After training three or four bees are put in a shoebox-sized "sniffer box", held in position on plastic mountings. Air is sucked by a fan into the box via plastic tubes and wafts gently over the bees.

If they detect explosives in the air, the trained bees all stick out their proboscises together.

A miniature video camera in the box is trained on them and is connected to a computer programmed with movement recognition software. As soon as the movement of the proboscises is detected, an alarm sounds to alert the security operator.

To avoid false alarms from rogue results, a single bee sticking out its tongue does not set the system off.

The idea would be to use the box at a security checkpoint, waving it around a person being checked, in the same way electric wands are used as security scanners at airports.

Dr Haartman of Los Alamos said: "Inscentinel are the pioneers in all of this. They first proposed the idea to the military and explained their technology and the training of the bees.

"They were really clever when they put together this box with the image recognition software. This is such a simple, cost-effective, and foolproof device that it should go into production as soon as possible. The bees can be used in either mobile or static sniffer boxes."

"We've tried all kinds of ways to distract the bees, even spraying insecticide into the airway. But as soon as they detect what they're trained to find, those tongues shoot out. They're amazing little critters."

Now Inscentinel and Los Alamos researchers are looking into other uses for sniffer bees, like detecting dry rot in old buildings, and drugs smugglers at airports.

They've already discovered that feeding them caffeine improves their memory, and they want to breed an explosive sniffing super-bee.

Inscentinel Managing Director Stephen James said: "Bees are incredibly versatile and their potential uses are enormous."

Posted by: Dale Bailey | March 9, 2007 05:26 AM

Ora non è tanto per

mi arrivano ogni tanto, come capiterà anche a voi, e-mail pubblicitarie riguardanti diversi settori merceologici ( libri...riviste....prodotti vari...etc) cosa più allucinante è se ti arriva una e-mail con un'offerta speciale riferita alla sezione "ANIMALI DOMESTICI"...prima di scorrere la mail mi dico "bè potrei trovare qualcosa per il mio ice....magari prodotti antiparassitari o che dir si voglia"....scorro la mail e cosa trovo?!!!!!!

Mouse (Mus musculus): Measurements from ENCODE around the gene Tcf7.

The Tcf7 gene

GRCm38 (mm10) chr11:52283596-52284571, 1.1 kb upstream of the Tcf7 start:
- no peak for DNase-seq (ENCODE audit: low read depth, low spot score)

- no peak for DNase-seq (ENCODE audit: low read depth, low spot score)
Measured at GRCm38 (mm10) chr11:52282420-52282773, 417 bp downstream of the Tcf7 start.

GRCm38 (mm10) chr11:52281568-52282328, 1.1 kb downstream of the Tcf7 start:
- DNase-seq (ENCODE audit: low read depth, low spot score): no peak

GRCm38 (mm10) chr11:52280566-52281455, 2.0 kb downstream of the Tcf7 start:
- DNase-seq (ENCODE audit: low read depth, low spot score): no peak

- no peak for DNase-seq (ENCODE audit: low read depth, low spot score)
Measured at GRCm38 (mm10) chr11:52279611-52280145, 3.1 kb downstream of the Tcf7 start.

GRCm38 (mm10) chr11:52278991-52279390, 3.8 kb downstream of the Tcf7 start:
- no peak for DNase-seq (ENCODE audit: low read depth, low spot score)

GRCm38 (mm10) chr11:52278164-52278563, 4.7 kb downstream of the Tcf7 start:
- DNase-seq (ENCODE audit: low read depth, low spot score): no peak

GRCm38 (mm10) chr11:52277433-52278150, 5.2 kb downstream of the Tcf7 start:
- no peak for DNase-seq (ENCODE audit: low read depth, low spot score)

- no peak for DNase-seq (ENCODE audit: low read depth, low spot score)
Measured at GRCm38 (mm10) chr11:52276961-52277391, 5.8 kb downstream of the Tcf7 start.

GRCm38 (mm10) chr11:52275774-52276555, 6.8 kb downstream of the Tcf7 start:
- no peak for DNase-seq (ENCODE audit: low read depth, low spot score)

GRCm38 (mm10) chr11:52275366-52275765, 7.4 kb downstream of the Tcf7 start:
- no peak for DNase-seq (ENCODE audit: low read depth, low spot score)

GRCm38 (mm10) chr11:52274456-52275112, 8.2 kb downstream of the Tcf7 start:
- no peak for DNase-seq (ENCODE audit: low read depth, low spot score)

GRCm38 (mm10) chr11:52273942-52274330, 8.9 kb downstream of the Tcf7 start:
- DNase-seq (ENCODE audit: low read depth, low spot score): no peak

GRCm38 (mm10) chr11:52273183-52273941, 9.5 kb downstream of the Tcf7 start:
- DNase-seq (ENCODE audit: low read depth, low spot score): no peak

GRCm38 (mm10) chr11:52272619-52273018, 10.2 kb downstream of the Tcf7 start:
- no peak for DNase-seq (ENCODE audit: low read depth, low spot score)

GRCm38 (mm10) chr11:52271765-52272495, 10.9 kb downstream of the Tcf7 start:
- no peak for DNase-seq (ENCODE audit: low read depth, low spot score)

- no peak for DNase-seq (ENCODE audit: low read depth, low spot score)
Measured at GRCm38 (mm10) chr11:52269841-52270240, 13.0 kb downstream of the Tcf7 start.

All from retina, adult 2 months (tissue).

Guardate voi stessi...non ci sono parole....

MSN Offerte Speciali: Animali domestici

Mercoledì, 17 Gennaio 2007

Nel sud del mondo troppi bambini sono
ancora condannati a un'esistenza buia,
fatta di povertà, emarginazione, violenza,
sfruttamento, analfabetismo.

Puoi tenere gli occhi chiusi e fare finta di niente.
Oppure puoi tenere gli occhi aperti e vedere quanto puoi
fare con ActionAid International.

Comincia subito chiarendoti le idee sull'adozione a distanza.

Non potendo allegare anche la foto del bambino dai grandi occhi neri probabilmente non rendo abbastanza l'idea dello sdegno e della mia sorpresa.....
Che dire?

Posted by: Valentina Cardone | January 17, 2007 04:47 PM

Now we are worrying about the bees because we can see them fly....
We never worried about the fields that organic products are cultivated on; as if their soil is separated by a cement wall from the adescent field which is not organic and the same water doesn't run through both of them....!!!

Posted by: paola filinesi | January 9, 2007 01:20 AM

Phil what do you mean by that,can you please explain?

Posted by: eva kulnura | January 6, 2007 10:33 AM



Posted by: Phil Latio | January 6, 2007 03:03 AM

Congratulation your blog

from Freguesia do Ó/São Paulo Brasil

Posted by: Robson Cerqueira | January 6, 2007 12:28 AM

GM or GMO, it is still the same. General Motors sales over this same time period are down about 90%. Maybe our bees have been building autos. When the bee population declined the auto output declined.

Posted by: Charlie Willey | January 6, 2007 12:10 AM

Monsanto is about to release a new sensational single. Unofficial sources report that the title for the single in question is believed to be -oooops I did it again!!!

Posted by: piero sanna | January 6, 2007 12:07 AM


In English you must write "GMO" otherwise people would think that you are talking about bees made by General Motors:)))

Posted by: Giovanni Principe | January 5, 2007 07:07 PM

In the US there are no corn fields left that are not genetically modified. The whole crop is now contaminated and is consumed both locally as well as being exported to the rest of the world. When you eat your corn flakes in the morning be proud to be a participant in an involuntary experiment that will enormously benefit the bottom line of few multinationals to the detriment of our collective health.

Posted by: Enrico Rossi | January 5, 2007 01:20 PM

Poor little honey-makers!
Their going through hard times, to Bee or not to Bee GM-wise?

I strongly recommend to have a glance at these two movies: `Whatthebleepdoweknow´ ( and the remarkable `the inevitable truth (Al Gore´s one)´; they´re worth watching, many hot issues that will make you reckon...


Posted by: Luigi B | January 5, 2007 01:10 PM